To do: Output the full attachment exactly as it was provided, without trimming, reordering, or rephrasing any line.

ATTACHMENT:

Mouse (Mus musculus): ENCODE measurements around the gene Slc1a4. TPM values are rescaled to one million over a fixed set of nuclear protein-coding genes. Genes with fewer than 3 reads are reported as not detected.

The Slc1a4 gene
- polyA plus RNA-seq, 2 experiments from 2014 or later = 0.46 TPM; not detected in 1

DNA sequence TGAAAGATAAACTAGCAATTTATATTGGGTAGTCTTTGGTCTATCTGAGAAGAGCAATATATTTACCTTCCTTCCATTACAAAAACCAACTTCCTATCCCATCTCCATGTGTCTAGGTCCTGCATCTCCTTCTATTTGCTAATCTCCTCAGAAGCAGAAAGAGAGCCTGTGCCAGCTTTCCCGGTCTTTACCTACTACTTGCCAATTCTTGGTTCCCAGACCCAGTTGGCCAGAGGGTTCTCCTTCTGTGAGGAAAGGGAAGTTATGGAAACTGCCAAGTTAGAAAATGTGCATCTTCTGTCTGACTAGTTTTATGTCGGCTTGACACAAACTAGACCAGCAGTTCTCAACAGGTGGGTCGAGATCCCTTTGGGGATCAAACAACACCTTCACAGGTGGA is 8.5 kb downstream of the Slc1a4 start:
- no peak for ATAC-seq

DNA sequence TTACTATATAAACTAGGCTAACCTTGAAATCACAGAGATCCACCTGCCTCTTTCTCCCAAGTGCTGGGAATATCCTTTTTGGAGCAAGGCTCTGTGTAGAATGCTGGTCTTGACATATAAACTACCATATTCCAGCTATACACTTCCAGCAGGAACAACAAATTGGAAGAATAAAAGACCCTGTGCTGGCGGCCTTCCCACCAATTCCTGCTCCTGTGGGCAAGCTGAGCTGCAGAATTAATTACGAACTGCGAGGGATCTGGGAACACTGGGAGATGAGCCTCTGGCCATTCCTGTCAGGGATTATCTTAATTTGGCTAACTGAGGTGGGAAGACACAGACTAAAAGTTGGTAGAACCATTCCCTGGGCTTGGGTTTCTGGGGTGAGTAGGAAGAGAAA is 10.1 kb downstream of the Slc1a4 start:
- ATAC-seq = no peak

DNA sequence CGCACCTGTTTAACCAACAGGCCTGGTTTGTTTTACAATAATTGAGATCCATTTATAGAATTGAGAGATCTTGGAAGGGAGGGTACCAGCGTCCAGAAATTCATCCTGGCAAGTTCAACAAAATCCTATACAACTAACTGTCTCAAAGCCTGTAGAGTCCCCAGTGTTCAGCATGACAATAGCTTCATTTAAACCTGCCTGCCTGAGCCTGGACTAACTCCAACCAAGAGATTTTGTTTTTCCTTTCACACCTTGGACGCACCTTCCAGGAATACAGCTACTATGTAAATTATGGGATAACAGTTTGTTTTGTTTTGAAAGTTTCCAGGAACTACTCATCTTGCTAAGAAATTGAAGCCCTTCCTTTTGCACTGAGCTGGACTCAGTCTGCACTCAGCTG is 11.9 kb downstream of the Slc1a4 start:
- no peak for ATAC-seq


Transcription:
Mouse (Mus musculus): ENCODE measurements around the gene Slc1a4. TPM values are rescaled to one million over a fixed set of nuclear protein-coding genes. Genes with fewer than 3 reads are reported as not detected.

The Slc1a4 gene
- polyA plus RNA-seq, 2 experiments from 2014 or later = 0.46 TPM; not detected in 1

DNA sequence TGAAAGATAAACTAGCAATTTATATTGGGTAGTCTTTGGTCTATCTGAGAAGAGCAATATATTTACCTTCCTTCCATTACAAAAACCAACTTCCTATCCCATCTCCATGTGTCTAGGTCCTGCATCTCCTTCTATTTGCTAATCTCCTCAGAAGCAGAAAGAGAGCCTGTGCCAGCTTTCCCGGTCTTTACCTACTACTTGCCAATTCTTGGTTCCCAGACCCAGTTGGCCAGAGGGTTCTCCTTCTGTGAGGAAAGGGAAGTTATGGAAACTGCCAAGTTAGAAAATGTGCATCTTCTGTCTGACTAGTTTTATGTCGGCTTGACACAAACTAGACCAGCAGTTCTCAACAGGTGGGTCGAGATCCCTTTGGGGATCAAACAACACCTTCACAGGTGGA is 8.5 kb downstream of the Slc1a4 start:
- no peak for ATAC-seq

DNA sequence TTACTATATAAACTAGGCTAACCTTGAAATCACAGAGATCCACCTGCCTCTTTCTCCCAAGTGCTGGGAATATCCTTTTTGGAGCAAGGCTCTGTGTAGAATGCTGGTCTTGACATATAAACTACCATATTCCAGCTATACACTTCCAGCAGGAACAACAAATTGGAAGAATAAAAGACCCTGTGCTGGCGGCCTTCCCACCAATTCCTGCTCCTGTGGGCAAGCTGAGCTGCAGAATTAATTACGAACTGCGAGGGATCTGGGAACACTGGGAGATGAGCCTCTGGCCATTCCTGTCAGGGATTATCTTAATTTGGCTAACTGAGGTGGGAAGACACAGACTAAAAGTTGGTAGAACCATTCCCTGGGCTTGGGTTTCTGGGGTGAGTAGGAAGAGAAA is 10.1 kb downstream of the Slc1a4 start:
- ATAC-seq = no peak

DNA sequence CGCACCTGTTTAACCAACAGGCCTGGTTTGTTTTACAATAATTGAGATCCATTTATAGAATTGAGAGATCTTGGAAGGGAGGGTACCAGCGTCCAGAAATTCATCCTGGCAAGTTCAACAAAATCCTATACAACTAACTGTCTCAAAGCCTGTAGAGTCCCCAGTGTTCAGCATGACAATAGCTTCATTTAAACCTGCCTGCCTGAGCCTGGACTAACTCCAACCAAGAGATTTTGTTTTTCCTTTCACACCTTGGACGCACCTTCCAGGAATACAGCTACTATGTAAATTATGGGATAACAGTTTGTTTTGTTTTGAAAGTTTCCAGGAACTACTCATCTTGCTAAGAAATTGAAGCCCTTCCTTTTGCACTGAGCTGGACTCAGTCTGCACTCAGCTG is 11.9 kb downstream of the Slc1a4 start:
- no peak for ATAC-seq